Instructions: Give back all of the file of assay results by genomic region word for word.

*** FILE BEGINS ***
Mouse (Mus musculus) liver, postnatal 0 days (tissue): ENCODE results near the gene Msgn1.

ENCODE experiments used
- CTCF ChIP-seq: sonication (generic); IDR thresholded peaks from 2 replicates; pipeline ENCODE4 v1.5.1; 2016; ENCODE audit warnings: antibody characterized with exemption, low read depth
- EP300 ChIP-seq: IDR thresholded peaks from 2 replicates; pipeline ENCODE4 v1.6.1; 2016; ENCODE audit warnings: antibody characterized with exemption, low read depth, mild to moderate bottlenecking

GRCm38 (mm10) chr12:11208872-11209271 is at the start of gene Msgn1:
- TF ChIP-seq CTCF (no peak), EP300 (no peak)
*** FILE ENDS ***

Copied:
Mouse (Mus musculus) liver, postnatal 0 days (tissue): ENCODE results near the gene Msgn1.

ENCODE experiments used
- CTCF ChIP-seq: sonication (generic); IDR thresholded peaks from 2 replicates; pipeline ENCODE4 v1.5.1; 2016; ENCODE audit warnings: antibody characterized with exemption, low read depth
- EP300 ChIP-seq: IDR thresholded peaks from 2 replicates; pipeline ENCODE4 v1.6.1; 2016; ENCODE audit warnings: antibody characterized with exemption, low read depth, mild to moderate bottlenecking

GRCm38 (mm10) chr12:11208872-11209271 is at the start of gene Msgn1:
- TF ChIP-seq CTCF (no peak), EP300 (no peak)